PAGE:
Marriage and divorce data roundup

72% of married couples in 2009 were man and woman in first marriage.  22% were one or both spouses in second marriage.

Median duration of  first marriage for American women is 20.8 years and for remarriage is 14.5 years, with the South and Midwest having longer median durations in both cases.  West and East have shorter median durations.

Pdf report with more details on marriage duration here.

Longer life expectancy means the current later marriage ages aren’t so bad, since it means longer marriages.  Men have 15 or more years on their 1890 counterparts and women have decades more on theirs.  

 

The takeaway is that divorce isn’t as rampant as some make out and marriages are lasting pretty long, and, well, Americans have been taking the fertility hit to marry later and in a better financial position for a long long time except for a brief 15 year blip.

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8 thoughts on “Marriage and divorce data roundup

  1. One of the complaints I can see about your analysis is the later marriage ages means more challenges to chastity.

    I’d counter that by pointing out in many times throughout history, young men and women were still chaste despite marrying in their mid to late 20’s. The problem isn’t the later age of marriage, it’s the fact people have forgotten how to conduct one’s self to flee from temptation.

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  2. Query: Has there been a decline in divorce rates in the last couple of decades? And does that track with a decline in marriage rates?

    I have seen the claim that proportionally fewer folks are getting divorced these days because folks who may have gotten a divorce a few decades ago never bothered to get married in the first place, and it seems plausible enough on the face of it. Is it supported by the data?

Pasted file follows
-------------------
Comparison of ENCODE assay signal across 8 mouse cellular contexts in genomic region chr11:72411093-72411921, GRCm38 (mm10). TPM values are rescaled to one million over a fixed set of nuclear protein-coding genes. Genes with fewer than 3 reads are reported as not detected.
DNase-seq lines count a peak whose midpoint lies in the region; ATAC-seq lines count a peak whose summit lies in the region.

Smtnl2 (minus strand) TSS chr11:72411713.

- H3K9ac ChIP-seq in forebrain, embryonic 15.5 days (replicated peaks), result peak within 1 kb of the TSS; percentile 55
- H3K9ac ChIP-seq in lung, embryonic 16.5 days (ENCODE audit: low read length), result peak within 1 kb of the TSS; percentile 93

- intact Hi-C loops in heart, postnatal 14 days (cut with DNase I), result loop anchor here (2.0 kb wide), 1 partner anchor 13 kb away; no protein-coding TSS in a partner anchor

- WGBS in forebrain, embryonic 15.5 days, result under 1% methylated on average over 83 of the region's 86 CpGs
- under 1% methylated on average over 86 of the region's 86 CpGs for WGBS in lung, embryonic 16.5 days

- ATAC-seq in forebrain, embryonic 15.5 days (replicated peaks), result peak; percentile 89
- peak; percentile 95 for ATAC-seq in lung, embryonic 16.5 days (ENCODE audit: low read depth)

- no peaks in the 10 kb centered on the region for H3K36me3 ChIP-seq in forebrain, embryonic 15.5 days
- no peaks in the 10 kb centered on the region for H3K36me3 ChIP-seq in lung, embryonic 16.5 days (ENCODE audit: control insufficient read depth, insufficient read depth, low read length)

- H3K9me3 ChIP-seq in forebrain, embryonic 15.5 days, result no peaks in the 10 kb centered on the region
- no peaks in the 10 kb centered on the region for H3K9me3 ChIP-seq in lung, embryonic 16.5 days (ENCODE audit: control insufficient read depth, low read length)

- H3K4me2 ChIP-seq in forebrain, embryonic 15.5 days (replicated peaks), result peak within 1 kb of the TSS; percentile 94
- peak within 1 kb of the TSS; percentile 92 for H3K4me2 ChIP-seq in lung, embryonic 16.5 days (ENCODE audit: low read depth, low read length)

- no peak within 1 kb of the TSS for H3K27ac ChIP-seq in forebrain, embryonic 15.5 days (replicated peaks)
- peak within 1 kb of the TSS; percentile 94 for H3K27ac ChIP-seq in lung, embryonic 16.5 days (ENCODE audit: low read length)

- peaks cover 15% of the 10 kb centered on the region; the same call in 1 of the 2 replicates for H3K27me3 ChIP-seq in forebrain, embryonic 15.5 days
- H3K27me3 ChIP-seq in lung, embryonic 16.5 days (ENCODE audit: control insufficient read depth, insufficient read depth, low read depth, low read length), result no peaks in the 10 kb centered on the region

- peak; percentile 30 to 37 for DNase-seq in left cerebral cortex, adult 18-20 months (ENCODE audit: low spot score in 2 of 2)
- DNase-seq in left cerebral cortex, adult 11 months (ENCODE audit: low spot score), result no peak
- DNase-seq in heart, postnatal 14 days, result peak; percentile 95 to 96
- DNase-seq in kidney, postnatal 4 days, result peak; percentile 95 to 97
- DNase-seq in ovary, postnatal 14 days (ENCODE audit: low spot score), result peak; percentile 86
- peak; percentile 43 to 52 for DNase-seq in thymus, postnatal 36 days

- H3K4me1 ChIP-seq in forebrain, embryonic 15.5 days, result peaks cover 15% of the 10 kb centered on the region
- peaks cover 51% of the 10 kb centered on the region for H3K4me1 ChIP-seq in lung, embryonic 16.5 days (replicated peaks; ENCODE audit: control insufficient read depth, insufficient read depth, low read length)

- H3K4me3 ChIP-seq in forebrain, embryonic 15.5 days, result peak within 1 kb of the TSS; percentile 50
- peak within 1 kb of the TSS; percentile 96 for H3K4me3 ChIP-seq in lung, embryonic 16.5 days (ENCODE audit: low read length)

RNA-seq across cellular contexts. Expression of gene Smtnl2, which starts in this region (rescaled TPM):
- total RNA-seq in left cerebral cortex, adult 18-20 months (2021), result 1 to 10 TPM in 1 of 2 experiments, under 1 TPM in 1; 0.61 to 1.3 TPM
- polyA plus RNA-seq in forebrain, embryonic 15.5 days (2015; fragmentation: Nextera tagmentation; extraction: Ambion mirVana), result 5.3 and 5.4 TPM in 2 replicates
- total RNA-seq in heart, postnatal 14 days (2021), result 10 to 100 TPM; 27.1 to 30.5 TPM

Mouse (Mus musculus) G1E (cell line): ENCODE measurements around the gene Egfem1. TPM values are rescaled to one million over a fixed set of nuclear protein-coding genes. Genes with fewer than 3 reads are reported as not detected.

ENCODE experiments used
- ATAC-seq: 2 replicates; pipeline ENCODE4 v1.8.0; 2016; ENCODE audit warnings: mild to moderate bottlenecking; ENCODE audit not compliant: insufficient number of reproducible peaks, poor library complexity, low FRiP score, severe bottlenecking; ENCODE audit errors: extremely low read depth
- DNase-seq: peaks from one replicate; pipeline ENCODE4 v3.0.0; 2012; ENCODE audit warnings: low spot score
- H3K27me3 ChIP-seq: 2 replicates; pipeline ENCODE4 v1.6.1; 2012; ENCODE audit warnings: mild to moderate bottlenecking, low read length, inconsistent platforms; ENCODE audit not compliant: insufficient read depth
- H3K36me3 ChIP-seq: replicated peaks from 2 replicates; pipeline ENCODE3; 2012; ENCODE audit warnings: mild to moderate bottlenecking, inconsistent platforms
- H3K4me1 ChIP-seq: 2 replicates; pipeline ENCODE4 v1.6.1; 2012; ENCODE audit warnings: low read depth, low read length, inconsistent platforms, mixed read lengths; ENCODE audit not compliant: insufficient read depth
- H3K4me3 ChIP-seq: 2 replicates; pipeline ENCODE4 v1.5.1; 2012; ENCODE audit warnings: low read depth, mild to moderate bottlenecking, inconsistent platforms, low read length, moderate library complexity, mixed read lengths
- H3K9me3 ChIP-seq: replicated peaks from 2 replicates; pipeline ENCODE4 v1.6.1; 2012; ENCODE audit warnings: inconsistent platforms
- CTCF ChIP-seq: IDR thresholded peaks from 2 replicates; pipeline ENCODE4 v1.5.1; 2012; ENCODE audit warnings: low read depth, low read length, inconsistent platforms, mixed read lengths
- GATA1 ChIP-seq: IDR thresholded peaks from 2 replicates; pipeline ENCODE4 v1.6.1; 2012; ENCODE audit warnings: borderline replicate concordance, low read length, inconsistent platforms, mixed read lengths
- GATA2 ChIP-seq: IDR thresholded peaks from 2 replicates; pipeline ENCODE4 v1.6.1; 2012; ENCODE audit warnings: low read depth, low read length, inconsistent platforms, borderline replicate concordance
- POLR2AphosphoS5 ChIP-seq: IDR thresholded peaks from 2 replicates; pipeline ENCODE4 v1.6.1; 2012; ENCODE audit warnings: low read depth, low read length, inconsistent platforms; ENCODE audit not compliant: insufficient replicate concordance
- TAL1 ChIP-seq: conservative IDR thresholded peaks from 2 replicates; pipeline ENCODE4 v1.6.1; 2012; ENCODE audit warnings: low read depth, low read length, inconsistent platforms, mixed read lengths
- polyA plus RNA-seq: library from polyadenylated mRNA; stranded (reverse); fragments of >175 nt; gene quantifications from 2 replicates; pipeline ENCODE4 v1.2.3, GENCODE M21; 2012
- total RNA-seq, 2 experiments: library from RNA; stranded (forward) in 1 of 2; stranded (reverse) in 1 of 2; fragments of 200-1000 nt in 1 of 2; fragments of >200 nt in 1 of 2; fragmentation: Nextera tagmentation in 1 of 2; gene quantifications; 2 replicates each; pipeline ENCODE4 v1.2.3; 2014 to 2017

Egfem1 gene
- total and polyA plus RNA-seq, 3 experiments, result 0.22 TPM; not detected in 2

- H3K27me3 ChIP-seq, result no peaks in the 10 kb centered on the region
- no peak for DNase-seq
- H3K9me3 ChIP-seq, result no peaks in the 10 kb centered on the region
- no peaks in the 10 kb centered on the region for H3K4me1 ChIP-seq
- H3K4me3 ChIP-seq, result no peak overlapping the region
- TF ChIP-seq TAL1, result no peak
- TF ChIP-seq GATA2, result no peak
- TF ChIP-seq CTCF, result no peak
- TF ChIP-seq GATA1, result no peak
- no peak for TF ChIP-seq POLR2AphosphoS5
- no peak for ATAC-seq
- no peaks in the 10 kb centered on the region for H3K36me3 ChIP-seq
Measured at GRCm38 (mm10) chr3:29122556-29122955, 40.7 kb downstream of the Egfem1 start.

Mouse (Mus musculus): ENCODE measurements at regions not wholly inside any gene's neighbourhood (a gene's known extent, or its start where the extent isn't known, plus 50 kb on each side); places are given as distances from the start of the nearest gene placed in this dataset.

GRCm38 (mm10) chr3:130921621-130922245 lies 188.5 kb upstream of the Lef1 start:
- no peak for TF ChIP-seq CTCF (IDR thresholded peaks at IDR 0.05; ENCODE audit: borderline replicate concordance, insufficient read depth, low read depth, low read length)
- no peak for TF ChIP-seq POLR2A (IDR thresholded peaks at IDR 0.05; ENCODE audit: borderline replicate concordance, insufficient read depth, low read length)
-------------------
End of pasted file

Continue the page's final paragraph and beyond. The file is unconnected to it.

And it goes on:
The conclusions drawn from longer life expectancy also raise a couple of questions. Life expectancy is an average, yes? How much of the shorter life expectancy was due to more folks dying young, in childhood, in war, in childbirth, and so on (often without having ever married), and how much was due to was due to folks who reached old age not getting as old? I know our old folks due get a bit older, thanks I think at least in part to the decrease in hard manual labor, though improved medicine certainly plays a role, but men in 1890 were certainly not dying of old age in their 40’s.

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    • The decline in divorce predates and possibly exceeds the decline in marriage rates.

      The comments to the census blog post about later marriage cover most of the LE topics you raised, several commenters discussed that when the post was made.

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  3. Am I right in thinking that the big 1970s divorce boom probably represented a big “backlog” of people who wanted divorces but who hadn’t been able to earlier?

    So once they’d gotten their divorces, the number of new divorces might be relatively low.

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  4. Sorry about the comment bomb (this comment has nothing to do with the post at hand), but many of your comments are closed on most of your previous posts. I’m not at all Conservative and consider myself quite Liberal, and I’m not very political, but I AM a SAHM, very likely for different reasons than you: I have bipolar disorder which has made a consistent career/job almost impossible.
    I’ve read many of your posts and want to thank you for opening up a space in my brain to consider the status and worth of the SAHM.
    I often tell my kids, 7 and 9, that being a sahm is a thankless job, however I see the confidence it gives them to have me instead of daycare workers seeing them off to school every morning and pick them up from school every afternoon and everything in between.
    Happy Tuesday to you.

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      • Yeah, instead of men marrying at 22 and dying at 60, they’re marrying at 29 and dying at 75, usually having only had the one marriage. Women are not marrying 18 and dying of overwork or frequent births at 50, they’re marrying at 28 and dying at 80, again with usually just the one marriage. I didn’t really think of it that way myself, but that is what happened.

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